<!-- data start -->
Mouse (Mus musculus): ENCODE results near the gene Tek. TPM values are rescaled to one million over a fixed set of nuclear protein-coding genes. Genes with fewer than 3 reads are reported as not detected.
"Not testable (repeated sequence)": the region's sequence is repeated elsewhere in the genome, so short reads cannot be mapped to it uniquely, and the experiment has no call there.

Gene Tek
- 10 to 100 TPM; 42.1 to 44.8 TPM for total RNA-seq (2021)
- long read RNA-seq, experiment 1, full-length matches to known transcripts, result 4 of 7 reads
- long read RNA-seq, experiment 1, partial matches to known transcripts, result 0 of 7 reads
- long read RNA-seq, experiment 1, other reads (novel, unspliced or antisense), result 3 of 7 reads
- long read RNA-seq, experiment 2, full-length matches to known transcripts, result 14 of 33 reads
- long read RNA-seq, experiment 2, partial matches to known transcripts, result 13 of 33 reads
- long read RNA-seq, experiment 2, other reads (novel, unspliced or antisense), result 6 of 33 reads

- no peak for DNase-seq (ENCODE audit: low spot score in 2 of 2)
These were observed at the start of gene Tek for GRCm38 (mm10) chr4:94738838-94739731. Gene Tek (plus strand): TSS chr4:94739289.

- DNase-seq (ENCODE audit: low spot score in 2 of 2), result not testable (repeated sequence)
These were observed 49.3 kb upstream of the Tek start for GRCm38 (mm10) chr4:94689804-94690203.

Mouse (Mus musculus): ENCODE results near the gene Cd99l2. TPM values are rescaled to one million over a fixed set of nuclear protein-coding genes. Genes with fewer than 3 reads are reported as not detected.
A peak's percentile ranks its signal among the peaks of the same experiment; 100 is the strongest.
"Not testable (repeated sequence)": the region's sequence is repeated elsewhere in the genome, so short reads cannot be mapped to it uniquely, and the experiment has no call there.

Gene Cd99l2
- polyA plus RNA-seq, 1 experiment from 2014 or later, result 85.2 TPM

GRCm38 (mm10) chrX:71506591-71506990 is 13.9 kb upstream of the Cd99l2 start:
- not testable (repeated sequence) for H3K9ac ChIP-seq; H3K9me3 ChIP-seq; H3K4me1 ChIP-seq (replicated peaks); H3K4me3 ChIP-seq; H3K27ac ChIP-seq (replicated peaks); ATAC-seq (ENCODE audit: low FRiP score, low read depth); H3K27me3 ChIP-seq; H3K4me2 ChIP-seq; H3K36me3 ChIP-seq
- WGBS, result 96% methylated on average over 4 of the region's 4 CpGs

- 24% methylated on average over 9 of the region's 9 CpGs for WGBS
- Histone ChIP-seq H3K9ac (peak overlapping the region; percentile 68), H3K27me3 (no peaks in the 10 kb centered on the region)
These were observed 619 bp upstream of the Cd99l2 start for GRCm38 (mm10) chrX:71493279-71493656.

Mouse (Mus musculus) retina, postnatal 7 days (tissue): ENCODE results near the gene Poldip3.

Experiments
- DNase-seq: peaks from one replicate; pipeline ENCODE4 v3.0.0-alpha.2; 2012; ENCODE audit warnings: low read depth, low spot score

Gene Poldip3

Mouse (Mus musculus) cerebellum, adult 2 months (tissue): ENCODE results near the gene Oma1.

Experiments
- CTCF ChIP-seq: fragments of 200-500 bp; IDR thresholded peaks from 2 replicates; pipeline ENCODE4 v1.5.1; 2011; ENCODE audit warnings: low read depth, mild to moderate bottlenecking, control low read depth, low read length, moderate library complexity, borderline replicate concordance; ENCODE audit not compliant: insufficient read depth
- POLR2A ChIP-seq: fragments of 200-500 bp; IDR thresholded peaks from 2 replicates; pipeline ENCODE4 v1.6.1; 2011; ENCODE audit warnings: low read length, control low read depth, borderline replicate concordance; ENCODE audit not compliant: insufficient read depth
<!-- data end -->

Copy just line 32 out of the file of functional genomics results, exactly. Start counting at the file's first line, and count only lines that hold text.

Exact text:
- CTCF ChIP-seq: fragments of 200-500 bp; IDR thresholded peaks from 2 replicates; pipeline ENCODE4 v1.5.1; 2011; ENCODE audit warnings: low read depth, mild to moderate bottlenecking, control low read depth, low read length, moderate library complexity, borderline replicate concordance; ENCODE audit not compliant: insufficient read depth